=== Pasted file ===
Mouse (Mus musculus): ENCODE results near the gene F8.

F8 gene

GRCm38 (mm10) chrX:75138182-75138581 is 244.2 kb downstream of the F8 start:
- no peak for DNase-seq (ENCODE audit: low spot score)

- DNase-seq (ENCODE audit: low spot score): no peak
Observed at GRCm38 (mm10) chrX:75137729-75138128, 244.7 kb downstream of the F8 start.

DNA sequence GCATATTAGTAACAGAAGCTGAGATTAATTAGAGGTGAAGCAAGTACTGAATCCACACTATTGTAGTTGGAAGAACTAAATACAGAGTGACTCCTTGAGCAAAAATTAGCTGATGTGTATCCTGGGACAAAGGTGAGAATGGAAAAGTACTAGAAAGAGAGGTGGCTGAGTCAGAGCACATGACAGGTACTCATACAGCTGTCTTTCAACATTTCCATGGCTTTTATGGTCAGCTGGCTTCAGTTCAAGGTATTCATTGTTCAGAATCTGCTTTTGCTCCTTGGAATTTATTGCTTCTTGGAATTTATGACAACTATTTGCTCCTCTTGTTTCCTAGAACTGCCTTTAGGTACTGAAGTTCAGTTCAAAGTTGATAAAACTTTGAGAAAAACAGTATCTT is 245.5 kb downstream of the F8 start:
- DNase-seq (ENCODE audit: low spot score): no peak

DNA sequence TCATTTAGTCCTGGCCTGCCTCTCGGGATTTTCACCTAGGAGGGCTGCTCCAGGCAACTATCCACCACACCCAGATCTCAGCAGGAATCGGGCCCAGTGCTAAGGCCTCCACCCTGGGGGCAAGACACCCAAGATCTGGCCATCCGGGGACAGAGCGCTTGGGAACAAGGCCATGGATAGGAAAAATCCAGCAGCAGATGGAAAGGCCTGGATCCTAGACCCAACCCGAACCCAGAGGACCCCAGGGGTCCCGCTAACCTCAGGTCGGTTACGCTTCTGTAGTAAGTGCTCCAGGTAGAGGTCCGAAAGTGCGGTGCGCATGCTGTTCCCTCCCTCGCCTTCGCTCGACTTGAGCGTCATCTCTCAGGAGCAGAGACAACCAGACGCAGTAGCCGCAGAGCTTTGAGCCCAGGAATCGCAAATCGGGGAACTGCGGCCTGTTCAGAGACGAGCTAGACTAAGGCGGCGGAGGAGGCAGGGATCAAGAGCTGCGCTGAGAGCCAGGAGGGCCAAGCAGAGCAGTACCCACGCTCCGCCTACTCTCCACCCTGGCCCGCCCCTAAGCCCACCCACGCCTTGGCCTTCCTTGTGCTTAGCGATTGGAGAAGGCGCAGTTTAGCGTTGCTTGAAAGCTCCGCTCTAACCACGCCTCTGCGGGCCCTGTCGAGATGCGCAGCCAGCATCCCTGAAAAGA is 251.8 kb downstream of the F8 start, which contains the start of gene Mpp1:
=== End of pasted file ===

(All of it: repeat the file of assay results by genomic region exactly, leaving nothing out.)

Mouse (Mus musculus): ENCODE results near the gene F8.

F8 gene

GRCm38 (mm10) chrX:75138182-75138581 is 244.2 kb downstream of the F8 start:
- no peak for DNase-seq (ENCODE audit: low spot score)

- DNase-seq (ENCODE audit: low spot score): no peak
Observed at GRCm38 (mm10) chrX:75137729-75138128, 244.7 kb downstream of the F8 start.

DNA sequence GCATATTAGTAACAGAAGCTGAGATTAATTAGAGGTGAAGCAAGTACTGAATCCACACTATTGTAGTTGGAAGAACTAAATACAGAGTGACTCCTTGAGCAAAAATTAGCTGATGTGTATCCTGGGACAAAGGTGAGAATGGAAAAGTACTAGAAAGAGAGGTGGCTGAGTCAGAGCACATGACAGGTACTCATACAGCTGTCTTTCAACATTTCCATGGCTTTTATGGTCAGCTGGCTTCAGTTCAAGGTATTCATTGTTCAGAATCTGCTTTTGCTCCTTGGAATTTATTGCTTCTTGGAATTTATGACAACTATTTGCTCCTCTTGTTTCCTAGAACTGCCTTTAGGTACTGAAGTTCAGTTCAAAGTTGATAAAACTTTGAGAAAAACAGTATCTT is 245.5 kb downstream of the F8 start:
- DNase-seq (ENCODE audit: low spot score): no peak

DNA sequence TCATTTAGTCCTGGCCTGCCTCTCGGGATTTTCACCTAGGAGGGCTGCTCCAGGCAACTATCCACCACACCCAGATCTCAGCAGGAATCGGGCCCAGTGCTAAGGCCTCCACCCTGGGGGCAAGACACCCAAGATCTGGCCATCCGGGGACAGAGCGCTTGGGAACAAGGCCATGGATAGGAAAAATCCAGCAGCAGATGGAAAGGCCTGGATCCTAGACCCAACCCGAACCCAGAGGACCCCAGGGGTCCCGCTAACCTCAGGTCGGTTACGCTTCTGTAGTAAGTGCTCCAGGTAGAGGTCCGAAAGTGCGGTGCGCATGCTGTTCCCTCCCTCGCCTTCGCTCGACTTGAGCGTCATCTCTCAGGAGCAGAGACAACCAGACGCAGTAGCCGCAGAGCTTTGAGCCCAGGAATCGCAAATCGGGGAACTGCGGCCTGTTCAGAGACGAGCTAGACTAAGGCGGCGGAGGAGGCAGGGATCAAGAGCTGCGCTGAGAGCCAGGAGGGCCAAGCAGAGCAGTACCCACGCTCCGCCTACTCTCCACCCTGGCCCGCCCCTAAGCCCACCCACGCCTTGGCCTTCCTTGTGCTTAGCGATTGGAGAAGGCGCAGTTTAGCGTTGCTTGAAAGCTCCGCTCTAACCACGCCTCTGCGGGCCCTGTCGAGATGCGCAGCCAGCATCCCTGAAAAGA is 251.8 kb downstream of the F8 start, which contains the start of gene Mpp1: